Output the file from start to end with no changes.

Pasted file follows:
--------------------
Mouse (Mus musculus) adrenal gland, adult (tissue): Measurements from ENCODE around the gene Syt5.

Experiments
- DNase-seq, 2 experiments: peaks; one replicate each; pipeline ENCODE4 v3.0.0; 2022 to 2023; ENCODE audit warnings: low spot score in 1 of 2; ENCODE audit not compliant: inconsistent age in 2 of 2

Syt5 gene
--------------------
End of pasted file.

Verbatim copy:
Mouse (Mus musculus) adrenal gland, adult (tissue): Measurements from ENCODE around the gene Syt5.

Experiments
- DNase-seq, 2 experiments: peaks; one replicate each; pipeline ENCODE4 v3.0.0; 2022 to 2023; ENCODE audit warnings: low spot score in 1 of 2; ENCODE audit not compliant: inconsistent age in 2 of 2

Syt5 gene